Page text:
I just finished reading Angela Davis’ Freedom Is A Constant Struggle: Ferguson, Palestine, and the Foundations of a Movement and I must say, what an eye-opening read. Most of my reads are enlightening in many ways, but this book — which is a collection of interviews, essays, and speeches from activist and icon of the Black Power movement Angela Davis — provides some connection between the racial struggles in the United States with the capitalism embedded in the prison-industrial complex, which extends to contribute to state violence and oppression throughout the world. Davis urges for the interconnectedness of movements from around the world — through intersectionality, “efforts to think, analyse, organise as we recognise the interconnections of race, class, gender, sexuality” — from Ferguson to Palestine to Gezi to create well-organised mass movements against the injustices of the world. All of these movements, united “not so much by intersectionality of identities, but intersectionality of struggles”, for “we are caught in an inescapable network of mutuality, tied in a single garment of destiny. Whatever affects one directly, affects all indirectly”, and “injustice anywhere is a threat to justice everywhere”. Goosebumps.
Our histories never unfold in isolation. We cannot truly tell what we consider to be our own histories without knowing the other stories. And often we discover that those other stories are actually our own stories.
Davis also stresses on the power of well-organised mass movements against individualism. One such incident is the failed focus on relying upon change through one individual charismatic leader such as the appointment of Barack Obama as the first Black president in what was allegedly called the “post-racial age”, when what we should be focusing is demanding for justice through systemic changes.
Another such incident is the indictment of Darren Wilson, the police officer who was charged and jailed for shooting 18-year-old Michael Brown in Ferguson, indirectly eclipsing the problems of structural injustices and deviating the attention to punishing and putting full blame on an individual perpetrator.
But how is it possible to solve the massive problem of racist state violence by calling upon individual police officers to bear the burden of that history and to assume that by prosecuting them, by exacting our revenge on them, we would have somehow made progress in eradicating racism? If one imagines these vast expressions of solidarity all over the world as being focused only on the fact that individual police officers were not prosecuted, it makes very little sense. I’m not suggesting that individuals should not be held accountable. Every individual who engages in such a violent act of racism, of terror, should be held accountable. But what I am saying is that we have to embrace projects that address the sociohistorical conditions that enable these acts.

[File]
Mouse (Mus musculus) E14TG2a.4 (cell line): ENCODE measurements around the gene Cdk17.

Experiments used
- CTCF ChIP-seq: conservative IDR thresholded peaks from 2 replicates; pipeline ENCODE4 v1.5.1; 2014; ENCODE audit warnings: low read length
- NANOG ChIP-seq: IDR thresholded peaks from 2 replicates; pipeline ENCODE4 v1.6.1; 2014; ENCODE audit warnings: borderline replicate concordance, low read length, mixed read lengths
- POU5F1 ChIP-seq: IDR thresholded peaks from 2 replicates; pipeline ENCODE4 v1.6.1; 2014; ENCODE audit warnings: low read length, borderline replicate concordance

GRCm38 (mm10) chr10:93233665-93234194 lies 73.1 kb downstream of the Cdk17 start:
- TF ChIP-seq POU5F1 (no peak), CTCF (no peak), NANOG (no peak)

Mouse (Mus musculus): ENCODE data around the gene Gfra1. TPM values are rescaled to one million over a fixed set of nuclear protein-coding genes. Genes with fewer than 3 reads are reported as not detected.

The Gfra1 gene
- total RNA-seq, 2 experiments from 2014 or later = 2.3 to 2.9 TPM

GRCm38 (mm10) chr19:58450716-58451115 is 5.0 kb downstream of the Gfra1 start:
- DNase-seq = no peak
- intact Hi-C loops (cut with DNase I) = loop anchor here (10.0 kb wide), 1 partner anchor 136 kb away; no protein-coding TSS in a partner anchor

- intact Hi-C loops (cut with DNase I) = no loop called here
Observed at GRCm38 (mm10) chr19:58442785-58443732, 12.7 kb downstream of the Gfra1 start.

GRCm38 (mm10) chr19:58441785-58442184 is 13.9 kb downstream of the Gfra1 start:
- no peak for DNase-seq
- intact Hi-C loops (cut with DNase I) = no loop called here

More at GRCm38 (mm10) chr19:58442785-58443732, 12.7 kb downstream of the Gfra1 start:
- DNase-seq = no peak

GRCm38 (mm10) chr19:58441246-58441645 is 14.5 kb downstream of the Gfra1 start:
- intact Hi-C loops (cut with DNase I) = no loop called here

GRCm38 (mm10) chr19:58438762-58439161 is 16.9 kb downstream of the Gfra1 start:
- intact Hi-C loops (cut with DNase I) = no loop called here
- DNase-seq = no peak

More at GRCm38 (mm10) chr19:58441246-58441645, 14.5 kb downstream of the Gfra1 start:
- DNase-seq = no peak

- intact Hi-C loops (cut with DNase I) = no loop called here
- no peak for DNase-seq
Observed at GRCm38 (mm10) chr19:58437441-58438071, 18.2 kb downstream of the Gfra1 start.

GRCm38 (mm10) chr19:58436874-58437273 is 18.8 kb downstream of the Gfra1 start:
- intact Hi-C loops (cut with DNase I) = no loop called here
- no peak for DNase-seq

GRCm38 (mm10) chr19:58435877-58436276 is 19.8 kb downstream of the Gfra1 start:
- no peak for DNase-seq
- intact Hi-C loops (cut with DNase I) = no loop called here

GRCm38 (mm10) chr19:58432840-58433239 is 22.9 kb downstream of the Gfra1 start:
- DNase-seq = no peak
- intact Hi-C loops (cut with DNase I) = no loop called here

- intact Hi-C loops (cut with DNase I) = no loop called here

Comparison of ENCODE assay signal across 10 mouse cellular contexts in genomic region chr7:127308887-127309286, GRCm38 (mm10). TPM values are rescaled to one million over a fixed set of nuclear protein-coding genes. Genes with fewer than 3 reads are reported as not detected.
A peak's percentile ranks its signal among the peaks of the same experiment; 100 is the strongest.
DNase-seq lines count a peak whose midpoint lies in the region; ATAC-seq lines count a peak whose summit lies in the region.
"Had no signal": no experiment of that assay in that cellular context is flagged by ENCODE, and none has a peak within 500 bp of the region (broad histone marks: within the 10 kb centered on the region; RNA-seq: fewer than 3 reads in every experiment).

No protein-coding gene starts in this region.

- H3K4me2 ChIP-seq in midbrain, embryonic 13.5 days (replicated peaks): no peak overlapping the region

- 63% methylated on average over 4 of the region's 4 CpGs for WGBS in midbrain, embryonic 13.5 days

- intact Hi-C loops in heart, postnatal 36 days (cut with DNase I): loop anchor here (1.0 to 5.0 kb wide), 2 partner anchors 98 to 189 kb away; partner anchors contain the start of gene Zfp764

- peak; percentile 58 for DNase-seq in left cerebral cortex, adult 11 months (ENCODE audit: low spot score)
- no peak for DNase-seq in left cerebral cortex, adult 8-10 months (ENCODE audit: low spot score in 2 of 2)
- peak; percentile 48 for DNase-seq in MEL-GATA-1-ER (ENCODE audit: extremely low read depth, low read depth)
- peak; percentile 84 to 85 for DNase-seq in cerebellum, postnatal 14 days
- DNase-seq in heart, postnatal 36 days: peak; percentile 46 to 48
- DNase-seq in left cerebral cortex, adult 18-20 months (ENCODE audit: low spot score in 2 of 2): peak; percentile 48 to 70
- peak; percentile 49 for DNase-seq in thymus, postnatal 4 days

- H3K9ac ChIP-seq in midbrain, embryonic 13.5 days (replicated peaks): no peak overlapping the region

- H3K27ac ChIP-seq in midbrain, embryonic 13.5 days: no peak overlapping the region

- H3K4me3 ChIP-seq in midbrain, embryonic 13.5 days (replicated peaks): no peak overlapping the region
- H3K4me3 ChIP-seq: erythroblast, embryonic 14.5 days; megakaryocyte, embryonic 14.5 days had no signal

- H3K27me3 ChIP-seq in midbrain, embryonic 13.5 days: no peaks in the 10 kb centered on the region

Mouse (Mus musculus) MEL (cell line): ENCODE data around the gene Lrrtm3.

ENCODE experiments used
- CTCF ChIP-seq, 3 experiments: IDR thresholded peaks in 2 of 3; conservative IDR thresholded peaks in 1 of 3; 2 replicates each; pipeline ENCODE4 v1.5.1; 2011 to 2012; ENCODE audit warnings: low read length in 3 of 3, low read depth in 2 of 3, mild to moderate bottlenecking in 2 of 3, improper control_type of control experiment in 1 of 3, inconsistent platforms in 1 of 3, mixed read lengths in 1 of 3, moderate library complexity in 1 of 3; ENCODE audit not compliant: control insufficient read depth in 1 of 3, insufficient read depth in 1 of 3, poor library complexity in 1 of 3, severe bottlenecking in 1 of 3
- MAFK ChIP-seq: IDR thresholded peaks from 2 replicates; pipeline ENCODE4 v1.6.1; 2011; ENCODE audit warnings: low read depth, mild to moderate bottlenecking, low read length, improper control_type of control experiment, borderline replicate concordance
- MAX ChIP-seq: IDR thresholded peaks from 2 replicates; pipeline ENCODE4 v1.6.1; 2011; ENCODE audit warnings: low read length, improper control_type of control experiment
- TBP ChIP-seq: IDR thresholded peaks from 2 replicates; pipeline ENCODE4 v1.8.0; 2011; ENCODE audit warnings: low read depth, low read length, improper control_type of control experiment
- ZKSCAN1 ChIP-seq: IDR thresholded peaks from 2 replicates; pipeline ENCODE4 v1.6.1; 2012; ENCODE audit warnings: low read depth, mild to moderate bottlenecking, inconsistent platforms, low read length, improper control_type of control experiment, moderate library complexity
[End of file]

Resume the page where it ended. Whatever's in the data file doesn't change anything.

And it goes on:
What I find the most interesting and indirectly related to my thesis is again, how Davis stresses the power of collective action against the romanticisation of charismatic leadership or even the idea of leaderlessness, which is prevalence in networked movements in the age of social media these days:
But, as activist historian Barbara Ransby has emphasised, we cannot romanticise leaderlessness. She recently pointed out that:
“Those who romanticise the concept of leaderless movements often misleadingly deploy Ella Baker’s words, “Strong people don’t need [a] strong leader.” Baker delivered this message in various iterations over her fifty-year career working in the trenches of racial-justice struggles, but what she meant was specific and contextual. She was calling for people to disinvest from the notion of the messianic, charismatic leader who promises political salvation in exchange for deference. Baker also did not mean that movements would naturally emerge without collective analysis, serious strategising, organising, mobilising and consensus building.”
New organisations such as Black Lives Matter, Dream Defenders, Black Youth Project 100, Justice League NYC, and We Charge Genocide are a few of the new-generation organisations that have developed new models of leadership and that acknowledge how important Black feminist insights are to the development of viable twenty-first-century radical Black movements.
Davis reaffirms by saying “every change that has happened has come as a result of mass movements”, not individualism, which was what had been perpetuated by neoliberalism today. In the end, it is in these collective, mass-organised movements that we should “find reservoirs of hope and optimism”. Goosebumps again. What a great book.
- Speaking of mass movements and solidarity, please do not forget to be educated on what’s happening in Sudan currently! List of reads from Because We’ve Read, and extend support and help if you could.
- The urgency of intersectionality.
- Ava DuVernay’s Netflix release When They See Us is a painful watch and makes me so furious watching it, but it is so necessary to be out here especially in this current political climate.
- This brilliant piece on Ava DuVernay, When They See Us, and her talking about own powerhouse of Hollywood studio run by women of colour. “I’m not going to knock on any closed doors. I’m going to make my own door.”